In Memoriam

Dr. Daniel H. Teitelbaum

died August 17, 2016

(from Dr. Ronald B. Hirschl)

Daniel TeitelbaumDaniel H. Teitelbaum, MD, died on August 17, 2016, after a long struggle with a brain tumor. He completed undergraduate studies at Northwestern University before earning his medical degree at the Ohio State College of Medicine in 1983. After training in general surgery and pediatric surgery at Ohio State University Hospital and Columbus Children’s Hospital, respectively, he joined the University of Michigan faculty as an assistant professor of surgery in 1992 and rose through the ranks to be named full professor in 2004. Dan performed a wide range of general pediatric surgery with a particular interest in disorders of sexual development, short bowel syndrome and pediatric colorectal problems including Hirschsprung Disease. He served for two years as Chair of the APSA Program Committee.
The primary focus of Dan’s investigative work was parenteral nutrition and short bowel syndrome. He was working on: a device to grow the intestines of the many patients he managed that had inadequate intestinal length; approaches to creating artificial intestine; ways to manipulate the intestinal microbiome by altering the composition of the nutrition administered; and new non-immunosuppressive treatments for inflammatory bowel disease. Other research interests included prevention of hyperalimentation-associated liver disease as well as gut immunology and mucosal permeability in the newborn. Dan had 259 peer-reviewed publications and was continuously funded by the NIH for 17 years. He recently served as President of the American Society of Parenteral and Enteral Nutrition (ASPEN), teaching and promoting optimal nutrition for individuals around the world.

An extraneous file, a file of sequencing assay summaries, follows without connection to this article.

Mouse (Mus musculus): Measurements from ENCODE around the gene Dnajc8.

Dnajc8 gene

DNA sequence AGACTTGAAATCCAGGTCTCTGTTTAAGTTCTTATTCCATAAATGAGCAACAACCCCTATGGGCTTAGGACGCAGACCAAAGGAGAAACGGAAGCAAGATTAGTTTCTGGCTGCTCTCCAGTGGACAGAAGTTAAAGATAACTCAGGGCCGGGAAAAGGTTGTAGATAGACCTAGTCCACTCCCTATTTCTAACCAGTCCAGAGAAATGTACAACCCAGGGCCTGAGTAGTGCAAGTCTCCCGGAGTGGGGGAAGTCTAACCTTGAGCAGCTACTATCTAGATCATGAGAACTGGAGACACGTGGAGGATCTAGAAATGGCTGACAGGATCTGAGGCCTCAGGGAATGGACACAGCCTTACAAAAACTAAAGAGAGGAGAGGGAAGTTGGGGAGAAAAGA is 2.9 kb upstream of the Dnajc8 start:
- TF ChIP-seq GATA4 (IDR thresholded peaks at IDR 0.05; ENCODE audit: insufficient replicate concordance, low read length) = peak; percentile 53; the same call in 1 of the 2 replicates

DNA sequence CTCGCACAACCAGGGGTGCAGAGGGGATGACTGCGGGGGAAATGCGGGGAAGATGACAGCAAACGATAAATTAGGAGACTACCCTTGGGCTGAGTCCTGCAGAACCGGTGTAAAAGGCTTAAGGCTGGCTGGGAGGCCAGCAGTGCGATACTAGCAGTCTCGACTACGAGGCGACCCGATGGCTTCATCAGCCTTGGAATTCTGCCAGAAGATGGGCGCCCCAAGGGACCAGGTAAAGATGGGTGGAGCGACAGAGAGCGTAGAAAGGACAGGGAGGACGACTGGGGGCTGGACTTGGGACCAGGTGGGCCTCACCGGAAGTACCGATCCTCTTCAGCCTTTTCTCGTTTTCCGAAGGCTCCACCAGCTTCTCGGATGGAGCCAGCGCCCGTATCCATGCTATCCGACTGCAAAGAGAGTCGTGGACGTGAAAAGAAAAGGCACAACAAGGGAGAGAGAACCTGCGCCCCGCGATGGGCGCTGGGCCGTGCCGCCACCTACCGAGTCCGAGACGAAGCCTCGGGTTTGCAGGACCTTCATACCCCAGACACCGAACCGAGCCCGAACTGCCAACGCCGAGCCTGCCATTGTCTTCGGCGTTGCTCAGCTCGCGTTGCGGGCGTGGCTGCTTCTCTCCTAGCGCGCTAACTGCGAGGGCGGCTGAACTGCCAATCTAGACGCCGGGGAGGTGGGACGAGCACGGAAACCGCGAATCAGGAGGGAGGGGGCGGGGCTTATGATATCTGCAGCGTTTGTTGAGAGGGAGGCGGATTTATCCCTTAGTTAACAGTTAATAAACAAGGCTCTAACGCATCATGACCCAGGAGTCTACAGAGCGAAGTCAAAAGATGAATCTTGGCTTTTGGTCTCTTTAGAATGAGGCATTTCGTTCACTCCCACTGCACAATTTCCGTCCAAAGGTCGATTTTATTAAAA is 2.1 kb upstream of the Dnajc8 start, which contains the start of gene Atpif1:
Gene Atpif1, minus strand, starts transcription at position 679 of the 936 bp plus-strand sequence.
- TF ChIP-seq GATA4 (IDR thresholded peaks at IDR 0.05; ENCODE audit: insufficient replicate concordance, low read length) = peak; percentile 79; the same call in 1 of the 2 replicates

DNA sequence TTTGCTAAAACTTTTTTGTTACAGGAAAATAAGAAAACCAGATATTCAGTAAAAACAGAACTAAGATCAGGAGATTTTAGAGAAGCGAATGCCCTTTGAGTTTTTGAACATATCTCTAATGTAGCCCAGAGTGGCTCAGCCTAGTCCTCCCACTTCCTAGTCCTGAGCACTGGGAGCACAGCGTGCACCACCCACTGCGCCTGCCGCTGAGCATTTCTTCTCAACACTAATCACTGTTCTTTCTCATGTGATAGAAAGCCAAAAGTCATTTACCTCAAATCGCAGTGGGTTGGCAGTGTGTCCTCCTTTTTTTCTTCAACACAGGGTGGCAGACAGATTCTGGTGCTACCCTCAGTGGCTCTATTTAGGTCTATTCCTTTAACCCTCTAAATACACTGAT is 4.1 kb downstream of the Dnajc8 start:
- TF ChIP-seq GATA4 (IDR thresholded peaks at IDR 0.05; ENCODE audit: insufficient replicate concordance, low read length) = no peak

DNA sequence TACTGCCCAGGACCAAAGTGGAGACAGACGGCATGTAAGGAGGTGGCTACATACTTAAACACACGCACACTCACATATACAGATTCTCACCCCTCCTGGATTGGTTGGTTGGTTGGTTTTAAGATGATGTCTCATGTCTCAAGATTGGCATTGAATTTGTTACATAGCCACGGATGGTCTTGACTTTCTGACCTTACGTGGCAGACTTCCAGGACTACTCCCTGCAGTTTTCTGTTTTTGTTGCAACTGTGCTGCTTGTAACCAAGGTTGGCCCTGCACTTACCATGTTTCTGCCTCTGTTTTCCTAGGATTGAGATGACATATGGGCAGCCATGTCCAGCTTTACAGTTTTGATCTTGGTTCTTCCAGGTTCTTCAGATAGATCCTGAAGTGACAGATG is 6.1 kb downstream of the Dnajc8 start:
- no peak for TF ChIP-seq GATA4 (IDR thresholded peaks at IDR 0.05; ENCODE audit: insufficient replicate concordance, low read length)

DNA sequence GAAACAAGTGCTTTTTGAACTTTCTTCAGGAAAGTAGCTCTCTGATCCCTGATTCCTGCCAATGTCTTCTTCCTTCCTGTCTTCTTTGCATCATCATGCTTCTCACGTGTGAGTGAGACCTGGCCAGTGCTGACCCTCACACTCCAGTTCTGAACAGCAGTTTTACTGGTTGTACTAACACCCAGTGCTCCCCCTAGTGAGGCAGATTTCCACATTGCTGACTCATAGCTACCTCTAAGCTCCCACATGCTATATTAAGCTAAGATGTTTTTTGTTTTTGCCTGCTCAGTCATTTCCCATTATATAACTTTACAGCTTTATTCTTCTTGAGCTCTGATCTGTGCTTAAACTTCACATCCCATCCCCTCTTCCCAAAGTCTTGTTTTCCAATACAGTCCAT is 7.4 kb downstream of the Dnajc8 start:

As the pediatric surgery training program director, Dan was passionate about training the best pediatric surgeons and educating, supporting and mentoring pediatric surgery fellows. He was always loved by the residents and fellows and was nominated by them and received the annual Section on Surgery American Academy of Pediatrics Salzberg Award for his teaching and mentoring.
Dan was a proud husband and father. He was married for 29 years to his wife, Mindy Teitelbaum, with whom he had three daughters: Hannah, Abigail and Rachel.   
Dan was a wonderful clinician, a devoted teacher and a brilliant researcher. He was a man of great wisdom and intuition who cared for the most complicated patients with devotion and medical and surgical skill. Everything that he did professionally was for the patient, for the resident or fellow, for the field of pediatric surgery, or for society. He was an extraordinary physician/scientist whose skill as a surgeon affected the lives of thousands of patients and their families and whose legacy as a scientist will forever impact the care of children.